The ten stories in Hermann’s debut are said to have been a great success at home (Hermann is a Berliner), but to the Yankee ear they seem to consist, for the most part, of youth, pose, and attitude.
The exception is the fine opener, “The Red Coral Bracelet,” which ought to have been the title story. A German bride, shortly before the 1905 revolution, is taken to St. Petersburg by her husband, a builder of furnaces. Furnaces are so needed in Russia that the husband is away for years—with the result that adultery with the bride occurs, and a birth, but not before a duel, and a death. Years later, the bride’s great-granddaughter, burdened with these mixed and exotic origins—and wearing a bracelet from St. Petersburg—unburdens herself to a shrink and loses the bracelet as its string breaks and “the six hundred and seventy-five coral beads were scattered all over the room.” This wonderful Babel-esque release from history is the theme also of the title story (a Berlin cab driver buys an 18th-century manor house, repairs it, then it burns down), but the characters—ultrahip young adults—are so shallow, thin, and unprepossessing that the allegory has no emotion to take root in. Likewise, in “Hurricane (Something Farewell”), two young women visit a friend who’s gone to live on a tropical island, but the characters are so insensitive and unlikable that the story’s symbols are just exercises in air. Other pieces, too, seem more riff than depth: In “Sonja,” a strange woman becomes fascinating to a painter; an aging bachelor living in a fleabag hotel in New York meets a girl and doesn’t know what to do (“Hunter Johnson Music”); a girl seduces a famous artist, who’s a near-dwarf (“Camera Obcsura”); and a hatefully cranky old granny dies by catching on fire from a candle (“The End of Something”).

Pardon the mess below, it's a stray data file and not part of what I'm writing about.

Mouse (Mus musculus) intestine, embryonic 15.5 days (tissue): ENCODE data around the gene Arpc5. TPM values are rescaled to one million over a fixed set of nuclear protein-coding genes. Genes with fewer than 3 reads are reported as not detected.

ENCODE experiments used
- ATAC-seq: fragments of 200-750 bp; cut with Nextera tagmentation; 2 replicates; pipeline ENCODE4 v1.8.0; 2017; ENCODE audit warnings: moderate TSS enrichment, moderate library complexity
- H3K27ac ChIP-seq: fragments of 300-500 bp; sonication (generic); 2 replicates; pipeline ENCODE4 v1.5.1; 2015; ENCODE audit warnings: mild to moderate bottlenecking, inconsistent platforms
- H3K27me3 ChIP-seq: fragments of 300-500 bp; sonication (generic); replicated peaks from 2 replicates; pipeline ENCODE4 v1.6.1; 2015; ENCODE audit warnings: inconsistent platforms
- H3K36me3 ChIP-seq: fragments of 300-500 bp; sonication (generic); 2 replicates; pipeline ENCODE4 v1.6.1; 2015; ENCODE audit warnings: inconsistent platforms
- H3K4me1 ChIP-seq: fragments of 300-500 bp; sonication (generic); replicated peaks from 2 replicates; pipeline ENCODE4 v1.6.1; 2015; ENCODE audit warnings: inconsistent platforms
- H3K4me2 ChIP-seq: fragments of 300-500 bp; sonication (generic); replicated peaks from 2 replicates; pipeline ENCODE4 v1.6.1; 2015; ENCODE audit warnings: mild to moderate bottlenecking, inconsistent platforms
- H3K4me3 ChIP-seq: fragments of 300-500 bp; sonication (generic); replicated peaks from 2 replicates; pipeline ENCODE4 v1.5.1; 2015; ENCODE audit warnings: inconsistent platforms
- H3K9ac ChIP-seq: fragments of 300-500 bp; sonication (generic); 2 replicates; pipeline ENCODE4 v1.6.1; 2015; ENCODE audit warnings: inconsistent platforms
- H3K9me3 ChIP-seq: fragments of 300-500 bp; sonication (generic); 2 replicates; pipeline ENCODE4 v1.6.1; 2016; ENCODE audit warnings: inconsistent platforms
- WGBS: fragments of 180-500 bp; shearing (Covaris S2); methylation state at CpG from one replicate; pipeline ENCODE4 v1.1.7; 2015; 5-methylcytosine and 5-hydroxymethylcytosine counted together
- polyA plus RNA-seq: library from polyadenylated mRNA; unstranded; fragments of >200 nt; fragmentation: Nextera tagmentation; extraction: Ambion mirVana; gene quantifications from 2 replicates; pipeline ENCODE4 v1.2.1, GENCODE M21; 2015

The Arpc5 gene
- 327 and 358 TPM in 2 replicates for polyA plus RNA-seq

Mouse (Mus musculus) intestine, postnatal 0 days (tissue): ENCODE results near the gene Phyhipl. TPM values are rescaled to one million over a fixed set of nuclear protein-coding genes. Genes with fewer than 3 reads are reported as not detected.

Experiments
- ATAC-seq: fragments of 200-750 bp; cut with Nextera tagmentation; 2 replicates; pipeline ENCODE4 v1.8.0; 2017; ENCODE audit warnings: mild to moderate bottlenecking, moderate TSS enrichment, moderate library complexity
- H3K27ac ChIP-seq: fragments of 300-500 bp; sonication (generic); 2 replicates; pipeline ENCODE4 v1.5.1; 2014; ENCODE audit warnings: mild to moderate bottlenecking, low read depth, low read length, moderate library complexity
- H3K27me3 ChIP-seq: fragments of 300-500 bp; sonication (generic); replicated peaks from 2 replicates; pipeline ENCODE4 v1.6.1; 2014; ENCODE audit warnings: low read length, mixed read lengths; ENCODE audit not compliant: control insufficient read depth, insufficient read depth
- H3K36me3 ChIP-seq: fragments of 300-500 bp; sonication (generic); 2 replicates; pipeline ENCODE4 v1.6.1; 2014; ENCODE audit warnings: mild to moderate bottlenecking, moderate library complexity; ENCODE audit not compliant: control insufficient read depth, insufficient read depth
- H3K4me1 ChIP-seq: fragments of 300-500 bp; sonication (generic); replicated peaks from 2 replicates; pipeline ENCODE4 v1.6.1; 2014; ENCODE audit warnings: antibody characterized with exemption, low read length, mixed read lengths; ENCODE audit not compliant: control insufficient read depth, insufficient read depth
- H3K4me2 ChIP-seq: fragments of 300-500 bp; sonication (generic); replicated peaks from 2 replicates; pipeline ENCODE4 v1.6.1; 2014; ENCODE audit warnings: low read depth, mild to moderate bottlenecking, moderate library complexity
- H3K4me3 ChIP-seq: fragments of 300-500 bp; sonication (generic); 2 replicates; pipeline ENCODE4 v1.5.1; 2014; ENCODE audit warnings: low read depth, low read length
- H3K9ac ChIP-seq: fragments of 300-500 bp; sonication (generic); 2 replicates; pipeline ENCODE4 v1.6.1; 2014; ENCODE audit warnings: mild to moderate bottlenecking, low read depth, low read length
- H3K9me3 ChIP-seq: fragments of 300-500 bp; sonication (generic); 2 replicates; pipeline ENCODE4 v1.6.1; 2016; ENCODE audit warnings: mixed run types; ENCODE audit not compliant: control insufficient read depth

Stories, yes, but without characters a reader can care about, they remain surface only.